Directive Will Allow Resources to Be Focused on Hard-Hit Areas of Bergen, Essex, Monmouth, Ocean & Passaic
TRENTON – Governor Phil Murphy today signed Executive Order 33, declaring a state of emergency in Bergen, Essex, Monmouth, Ocean, and Passaic counties and allowing for the extension of state resources, as necessary and as requested, into communities most directly impacted by flooding as a result of this past weekend’s torrential rains.
“There is no doubt that parts of our state have received nothing less than historic amounts of rain, and some communities received an entire month’s worth in just a few hours,” said Governor Murphy. “I am signing an executive order declaring a state of emergency for Bergen, Essex, Monmouth, Ocean, and Passaic counties. This will allow us to focus resources into the most impacted areas, as necessary. Our job as public officials, first and foremost, is to ensure that everyone is safe, especially since we may not be out of this weather pattern yet and more rain may still fall on already saturated ground.”
On Saturday, August 11, and Sunday, August 12, several communities received between five and eight inches of rain, exceeding what should be the expected rainfall for the entire month. As a result, numerous neighborhoods experienced significant localized flooding, driving residents from their homes and shuttering businesses. Municipalities along waterways are also dealing with cleanup of downed trees, mud, and other storm-related debris. The National Weather Service has indicated that more storms may hit New Jersey, further complicating cleanup in affected communities.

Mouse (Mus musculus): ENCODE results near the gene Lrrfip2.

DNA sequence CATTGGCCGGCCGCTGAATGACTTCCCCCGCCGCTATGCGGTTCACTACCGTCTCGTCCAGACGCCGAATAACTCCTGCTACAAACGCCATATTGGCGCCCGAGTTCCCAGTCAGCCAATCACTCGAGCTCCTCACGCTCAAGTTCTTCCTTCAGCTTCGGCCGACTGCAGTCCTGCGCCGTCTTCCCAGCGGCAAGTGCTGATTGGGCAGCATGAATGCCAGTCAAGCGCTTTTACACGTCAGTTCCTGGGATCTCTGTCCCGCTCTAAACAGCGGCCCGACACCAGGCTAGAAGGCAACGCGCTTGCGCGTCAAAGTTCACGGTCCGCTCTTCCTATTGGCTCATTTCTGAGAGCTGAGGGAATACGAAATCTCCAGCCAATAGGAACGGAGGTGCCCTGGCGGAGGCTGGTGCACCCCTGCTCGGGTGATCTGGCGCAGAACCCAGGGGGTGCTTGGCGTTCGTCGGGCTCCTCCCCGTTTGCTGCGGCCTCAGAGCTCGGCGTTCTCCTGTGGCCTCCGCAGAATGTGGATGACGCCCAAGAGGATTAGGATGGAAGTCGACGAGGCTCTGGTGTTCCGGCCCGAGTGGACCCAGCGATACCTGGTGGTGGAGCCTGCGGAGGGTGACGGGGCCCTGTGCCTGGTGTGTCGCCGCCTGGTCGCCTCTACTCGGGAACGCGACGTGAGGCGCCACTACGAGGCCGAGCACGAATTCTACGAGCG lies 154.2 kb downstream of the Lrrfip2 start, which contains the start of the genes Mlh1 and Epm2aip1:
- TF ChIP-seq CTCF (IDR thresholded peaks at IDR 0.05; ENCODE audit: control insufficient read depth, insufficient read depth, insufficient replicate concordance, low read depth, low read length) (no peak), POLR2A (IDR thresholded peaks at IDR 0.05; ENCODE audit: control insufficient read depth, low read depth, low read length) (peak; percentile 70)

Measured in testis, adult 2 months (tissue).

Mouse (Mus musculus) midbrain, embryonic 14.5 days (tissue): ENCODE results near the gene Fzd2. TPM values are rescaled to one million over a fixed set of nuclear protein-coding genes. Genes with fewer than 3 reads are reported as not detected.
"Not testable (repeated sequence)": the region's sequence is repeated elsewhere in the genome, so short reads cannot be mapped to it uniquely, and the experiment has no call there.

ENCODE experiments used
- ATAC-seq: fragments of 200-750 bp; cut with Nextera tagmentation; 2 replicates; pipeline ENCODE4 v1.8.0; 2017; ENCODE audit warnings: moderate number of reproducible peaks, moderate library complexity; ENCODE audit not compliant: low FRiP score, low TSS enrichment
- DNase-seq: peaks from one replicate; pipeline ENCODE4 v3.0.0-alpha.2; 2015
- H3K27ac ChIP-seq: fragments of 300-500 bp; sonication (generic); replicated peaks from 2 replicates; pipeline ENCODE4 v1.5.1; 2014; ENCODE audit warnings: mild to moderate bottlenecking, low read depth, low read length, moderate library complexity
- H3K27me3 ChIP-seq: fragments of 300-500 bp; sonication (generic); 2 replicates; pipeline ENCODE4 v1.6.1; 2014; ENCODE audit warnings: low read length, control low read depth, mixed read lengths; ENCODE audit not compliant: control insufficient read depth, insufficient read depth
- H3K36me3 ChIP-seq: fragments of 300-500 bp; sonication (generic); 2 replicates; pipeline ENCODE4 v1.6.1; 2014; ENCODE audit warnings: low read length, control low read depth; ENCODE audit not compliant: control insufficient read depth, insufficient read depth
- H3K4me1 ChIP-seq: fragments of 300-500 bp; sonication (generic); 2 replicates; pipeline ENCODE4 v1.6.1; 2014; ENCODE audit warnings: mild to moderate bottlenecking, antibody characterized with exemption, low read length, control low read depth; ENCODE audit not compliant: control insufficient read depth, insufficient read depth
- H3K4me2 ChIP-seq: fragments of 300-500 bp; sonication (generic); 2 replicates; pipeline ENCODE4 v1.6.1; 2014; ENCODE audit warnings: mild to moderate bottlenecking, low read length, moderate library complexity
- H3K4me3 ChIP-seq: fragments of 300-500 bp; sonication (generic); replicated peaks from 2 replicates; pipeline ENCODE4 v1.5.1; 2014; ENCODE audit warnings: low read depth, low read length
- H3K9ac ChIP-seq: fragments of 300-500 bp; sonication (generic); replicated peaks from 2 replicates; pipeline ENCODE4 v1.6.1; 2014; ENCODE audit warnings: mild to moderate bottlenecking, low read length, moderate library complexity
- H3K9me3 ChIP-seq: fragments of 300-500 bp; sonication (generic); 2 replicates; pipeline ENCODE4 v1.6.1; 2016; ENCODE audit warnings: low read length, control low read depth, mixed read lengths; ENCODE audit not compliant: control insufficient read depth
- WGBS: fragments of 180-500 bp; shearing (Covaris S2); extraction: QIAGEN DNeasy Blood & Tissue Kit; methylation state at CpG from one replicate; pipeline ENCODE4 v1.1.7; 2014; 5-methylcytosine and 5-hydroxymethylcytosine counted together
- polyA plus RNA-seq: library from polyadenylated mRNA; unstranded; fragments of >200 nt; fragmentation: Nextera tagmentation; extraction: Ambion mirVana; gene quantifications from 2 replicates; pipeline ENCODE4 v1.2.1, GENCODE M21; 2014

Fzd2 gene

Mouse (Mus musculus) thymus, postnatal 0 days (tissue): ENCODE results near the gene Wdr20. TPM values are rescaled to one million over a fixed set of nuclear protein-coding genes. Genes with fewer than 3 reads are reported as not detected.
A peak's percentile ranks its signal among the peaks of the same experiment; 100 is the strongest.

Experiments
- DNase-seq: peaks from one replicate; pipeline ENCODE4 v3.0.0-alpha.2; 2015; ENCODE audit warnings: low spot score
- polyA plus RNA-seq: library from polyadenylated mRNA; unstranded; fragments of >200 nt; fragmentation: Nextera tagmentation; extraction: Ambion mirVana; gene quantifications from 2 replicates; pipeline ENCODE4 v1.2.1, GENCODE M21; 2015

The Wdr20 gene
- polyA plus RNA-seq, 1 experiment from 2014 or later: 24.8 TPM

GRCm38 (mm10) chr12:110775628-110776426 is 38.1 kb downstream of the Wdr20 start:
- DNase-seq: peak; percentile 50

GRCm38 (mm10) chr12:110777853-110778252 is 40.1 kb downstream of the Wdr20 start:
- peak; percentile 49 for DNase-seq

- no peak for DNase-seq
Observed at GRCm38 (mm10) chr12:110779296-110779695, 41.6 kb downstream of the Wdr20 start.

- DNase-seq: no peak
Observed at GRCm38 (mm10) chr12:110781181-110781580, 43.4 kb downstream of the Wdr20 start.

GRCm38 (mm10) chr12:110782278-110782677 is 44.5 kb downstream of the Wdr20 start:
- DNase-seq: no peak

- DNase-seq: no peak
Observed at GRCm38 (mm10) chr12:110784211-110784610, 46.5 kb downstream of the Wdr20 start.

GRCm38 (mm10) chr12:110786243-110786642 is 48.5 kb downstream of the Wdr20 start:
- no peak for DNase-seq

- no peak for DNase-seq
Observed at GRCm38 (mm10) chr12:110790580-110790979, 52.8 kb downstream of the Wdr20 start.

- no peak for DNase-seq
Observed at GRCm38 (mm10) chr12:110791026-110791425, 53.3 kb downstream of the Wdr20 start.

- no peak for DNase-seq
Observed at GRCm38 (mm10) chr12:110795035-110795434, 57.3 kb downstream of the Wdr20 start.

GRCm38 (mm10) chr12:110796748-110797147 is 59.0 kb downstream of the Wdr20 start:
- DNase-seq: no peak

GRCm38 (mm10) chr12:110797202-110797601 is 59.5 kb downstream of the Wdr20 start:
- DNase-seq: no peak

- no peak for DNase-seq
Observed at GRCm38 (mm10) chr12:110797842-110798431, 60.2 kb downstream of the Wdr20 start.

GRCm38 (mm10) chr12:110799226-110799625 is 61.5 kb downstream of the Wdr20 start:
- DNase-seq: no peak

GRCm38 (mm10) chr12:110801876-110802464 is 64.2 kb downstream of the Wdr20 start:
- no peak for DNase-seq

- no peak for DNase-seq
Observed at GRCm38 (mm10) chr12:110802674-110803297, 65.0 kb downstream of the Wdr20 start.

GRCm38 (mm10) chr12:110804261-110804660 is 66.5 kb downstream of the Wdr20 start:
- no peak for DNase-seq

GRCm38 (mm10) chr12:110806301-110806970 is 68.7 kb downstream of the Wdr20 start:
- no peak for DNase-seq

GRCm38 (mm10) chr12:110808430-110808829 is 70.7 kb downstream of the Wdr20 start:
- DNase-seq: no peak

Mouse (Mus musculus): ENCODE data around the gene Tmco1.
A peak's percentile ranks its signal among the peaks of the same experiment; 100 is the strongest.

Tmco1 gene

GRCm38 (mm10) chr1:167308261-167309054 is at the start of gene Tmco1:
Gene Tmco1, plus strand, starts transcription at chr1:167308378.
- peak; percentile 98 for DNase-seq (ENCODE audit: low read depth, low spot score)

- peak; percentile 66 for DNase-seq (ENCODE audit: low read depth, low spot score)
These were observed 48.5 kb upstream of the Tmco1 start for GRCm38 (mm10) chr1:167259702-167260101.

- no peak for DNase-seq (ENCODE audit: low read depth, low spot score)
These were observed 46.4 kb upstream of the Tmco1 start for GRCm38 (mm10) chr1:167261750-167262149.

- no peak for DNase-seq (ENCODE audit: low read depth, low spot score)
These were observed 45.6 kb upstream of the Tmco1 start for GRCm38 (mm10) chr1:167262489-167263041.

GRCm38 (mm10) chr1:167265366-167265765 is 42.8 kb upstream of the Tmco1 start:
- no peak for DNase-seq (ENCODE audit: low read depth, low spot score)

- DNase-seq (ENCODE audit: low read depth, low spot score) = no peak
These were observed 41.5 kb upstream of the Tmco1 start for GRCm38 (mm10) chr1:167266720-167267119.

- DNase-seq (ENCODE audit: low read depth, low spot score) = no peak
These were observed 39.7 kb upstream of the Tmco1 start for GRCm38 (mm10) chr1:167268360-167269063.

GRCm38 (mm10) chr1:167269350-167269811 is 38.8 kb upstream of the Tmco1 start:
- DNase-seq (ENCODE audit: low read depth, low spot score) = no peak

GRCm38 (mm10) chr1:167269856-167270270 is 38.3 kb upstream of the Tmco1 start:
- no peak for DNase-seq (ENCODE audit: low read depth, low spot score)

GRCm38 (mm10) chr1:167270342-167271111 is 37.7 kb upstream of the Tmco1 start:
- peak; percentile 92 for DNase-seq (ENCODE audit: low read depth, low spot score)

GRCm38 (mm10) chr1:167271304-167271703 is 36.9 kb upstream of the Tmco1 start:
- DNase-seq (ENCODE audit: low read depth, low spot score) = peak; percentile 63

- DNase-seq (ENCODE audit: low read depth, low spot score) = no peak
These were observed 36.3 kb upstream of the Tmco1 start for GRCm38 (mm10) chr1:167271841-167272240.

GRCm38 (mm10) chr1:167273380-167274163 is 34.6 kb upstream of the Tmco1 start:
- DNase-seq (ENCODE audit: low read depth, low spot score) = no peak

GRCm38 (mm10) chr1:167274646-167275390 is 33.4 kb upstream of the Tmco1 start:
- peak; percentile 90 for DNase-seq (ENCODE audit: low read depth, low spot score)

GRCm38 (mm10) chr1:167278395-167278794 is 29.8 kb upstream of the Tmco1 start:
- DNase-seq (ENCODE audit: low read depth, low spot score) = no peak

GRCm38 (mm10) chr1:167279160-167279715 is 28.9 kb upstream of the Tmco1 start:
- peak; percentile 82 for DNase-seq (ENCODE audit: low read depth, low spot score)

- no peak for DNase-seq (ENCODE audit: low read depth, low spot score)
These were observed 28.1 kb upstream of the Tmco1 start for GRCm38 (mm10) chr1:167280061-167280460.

Governor Murphy urged impacted residents and businesses to carefully document all property damages caused by floodwaters to the appropriate County Office of Emergency Management. Businesses may also account for revenues lost due to the floods. Local officials should continue to document damages for debris removal, such as downed trees and mud from streets, and emergency protective measures, such as sandbagging or pumping out flood water.
Governor Murphy urged all New Jerseyans to exercise caution when traveling into rain-impacted areas. He stressed that motorists should not attempt to cross flooded streets, and to remain vigilant for power lines that may be brought down by falling trees.
Residents may visit ready.nj.gov for information on how to build an emergency preparedness kit, plan ahead, and prepare your family for emergencies. The NJ Office of Emergency Management provides important weather updates and safety information on Twitter at @ReadyNJ.